Democracy is for those who show up — and vote.
You can find your polling location or check your voter registration status at the Elections Department of the Maricopa County Recorder’s Office or the Arizona Secretary of State’s website. If you haven’t voted in a recent election — or even if you have — it’s important to check your voter registration status so there are no problems or surprises on Election Day.
At your polling place on Election Day, you will need to show a valid Arizona driver’s license or other valid United States federal, state or local government-issued photo identification. If you have no photo ID, you can present two non-photo documents that show your name and current address. Accepted documents include a current utility bill, bank statement or valid Arizona vehicle registration. Find more details at azsos.gov
When you register, you can request to be placed on the Permanent Early Voter List so you will receive a mail-in ballot for future election cycles. That gives you the flexibility of voting from home.
A number of races and initiatives are of particular importance to families. Here are four reasons to vote:
1. Arizona Schools Superintendent race. After a crowded field during the August primary election, two candidates are on the Nov. 6 ballot vying for Diane Douglas’s current job as Arizona Superintendent of Public Instruction: Democrat Kathy Hoffman, a speech therapist in the Peoria Unified School District and Republican Frank Riggs, a former California Congressman and former charter school executive.
The superintendent oversees Arizona’s public school system, directs the state’s Department of Education and is an ex-officio member of the Arizona Board of Regents, the governing body of Arizona’s public university system. Read more about these candidates on the Arizona Secretary of State’s website.
2. Proposition 305: Empowerment Scholarship Account expansion. Empowerment Scholarship Accounts provide parents with public funds their school district would have received for their child’s education to spend on qualifying educational programs and expenses. Currently, ESAs are available to Arizona children with disabilities, children in foster care, children with an active-duty military parent, children who live on a Native American reservation and children who attended a “failing” public school.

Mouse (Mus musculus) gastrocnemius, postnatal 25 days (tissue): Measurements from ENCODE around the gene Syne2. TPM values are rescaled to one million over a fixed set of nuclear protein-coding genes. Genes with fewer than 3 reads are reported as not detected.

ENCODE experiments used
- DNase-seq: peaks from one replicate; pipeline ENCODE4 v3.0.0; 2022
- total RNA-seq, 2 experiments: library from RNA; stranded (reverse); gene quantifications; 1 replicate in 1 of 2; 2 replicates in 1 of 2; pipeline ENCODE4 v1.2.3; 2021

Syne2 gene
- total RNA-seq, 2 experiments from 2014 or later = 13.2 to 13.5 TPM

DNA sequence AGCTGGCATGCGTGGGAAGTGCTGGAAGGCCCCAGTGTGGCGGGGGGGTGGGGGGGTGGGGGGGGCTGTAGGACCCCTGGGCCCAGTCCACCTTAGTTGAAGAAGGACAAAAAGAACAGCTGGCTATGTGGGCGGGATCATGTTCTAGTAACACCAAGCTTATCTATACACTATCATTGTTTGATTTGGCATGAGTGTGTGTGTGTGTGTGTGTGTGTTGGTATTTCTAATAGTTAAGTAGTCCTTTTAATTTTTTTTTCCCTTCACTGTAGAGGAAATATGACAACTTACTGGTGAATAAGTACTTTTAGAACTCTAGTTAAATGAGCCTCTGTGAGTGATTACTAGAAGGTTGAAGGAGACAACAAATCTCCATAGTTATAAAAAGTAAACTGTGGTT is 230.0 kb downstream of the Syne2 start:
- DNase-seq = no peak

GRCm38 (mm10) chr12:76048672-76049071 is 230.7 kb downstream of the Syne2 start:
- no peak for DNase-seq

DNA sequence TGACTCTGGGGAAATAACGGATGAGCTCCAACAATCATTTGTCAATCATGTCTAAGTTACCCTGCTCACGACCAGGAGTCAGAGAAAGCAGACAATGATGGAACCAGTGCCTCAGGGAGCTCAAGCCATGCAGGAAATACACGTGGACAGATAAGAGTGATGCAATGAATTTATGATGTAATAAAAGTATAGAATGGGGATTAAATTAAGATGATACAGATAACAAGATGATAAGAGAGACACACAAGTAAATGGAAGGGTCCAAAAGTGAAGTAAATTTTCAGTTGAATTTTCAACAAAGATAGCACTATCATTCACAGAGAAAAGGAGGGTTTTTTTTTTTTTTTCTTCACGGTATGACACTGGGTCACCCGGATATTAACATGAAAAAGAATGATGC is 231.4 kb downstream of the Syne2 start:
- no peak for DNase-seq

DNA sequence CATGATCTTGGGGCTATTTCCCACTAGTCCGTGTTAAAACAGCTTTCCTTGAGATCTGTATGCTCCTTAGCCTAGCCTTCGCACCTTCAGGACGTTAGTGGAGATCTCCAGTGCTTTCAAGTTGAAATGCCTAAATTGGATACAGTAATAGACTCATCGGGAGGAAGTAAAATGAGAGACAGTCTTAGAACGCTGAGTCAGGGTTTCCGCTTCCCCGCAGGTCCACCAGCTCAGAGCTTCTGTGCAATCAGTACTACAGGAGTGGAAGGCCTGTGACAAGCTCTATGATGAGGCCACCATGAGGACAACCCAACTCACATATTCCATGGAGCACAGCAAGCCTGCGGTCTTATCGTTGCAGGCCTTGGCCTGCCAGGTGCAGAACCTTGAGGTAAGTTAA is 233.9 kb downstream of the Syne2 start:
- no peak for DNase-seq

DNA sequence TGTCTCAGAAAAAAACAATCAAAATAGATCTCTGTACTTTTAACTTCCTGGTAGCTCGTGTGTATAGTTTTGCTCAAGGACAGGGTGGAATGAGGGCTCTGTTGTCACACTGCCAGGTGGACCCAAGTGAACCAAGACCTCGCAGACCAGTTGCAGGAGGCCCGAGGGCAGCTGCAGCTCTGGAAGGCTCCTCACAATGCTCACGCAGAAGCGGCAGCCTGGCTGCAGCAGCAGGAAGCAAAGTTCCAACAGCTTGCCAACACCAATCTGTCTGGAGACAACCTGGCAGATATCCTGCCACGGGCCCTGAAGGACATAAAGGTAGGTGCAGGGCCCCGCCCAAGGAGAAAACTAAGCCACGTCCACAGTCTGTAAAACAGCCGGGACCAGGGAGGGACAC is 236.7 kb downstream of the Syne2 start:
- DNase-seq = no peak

A “yes” vote on Prop 305 will expand the state’s ESA program to make all public school students eligible to apply for ESAs. It would ultimately allow families to use tax dollars to pay private school tuition. A “no” vote will stop the expansion. Save Our Schools Arizona argues an expansion would continue to erode money from already underfunded public schools. School choice proponents favor the measure.
3. Governor’s race and state legislature. Many educators are livid about the Arizona Supreme Court’s decision to remove Prop 207, the Invest in Education initiative, from the November ballot. If it had been on the ballot and passed, Prop 207 would have raised millions in revenue for education by hiking state income-tax rates on the state’s top earners. The race between Republican Gov. Doug Ducey and Democrat David Garcia, an education-policy expert who supported Prop 207, could end up being about future education funding if the #RedforEd movement shows up. State government could also see shifts with all 90 members of the state legislature up for re-election.
4. U.S. Senate and Congress. Arizonans will elect a woman to the U.S. Senate for the first time this year. Democrat Kyrsten Sinema and Republican Martha McSally are vying for Sen. Jeff Flake’s seat. Polls show the race to be close, and all eyes are on Arizona to see if the winner will change the balance of power in the U.S. Senate. The nine races for Arizona’s members of the U.S. House of Representatives could also have an impact on the overall balance of power in the federal legislative branch. Visit azsos.gov for information on candidates in your district.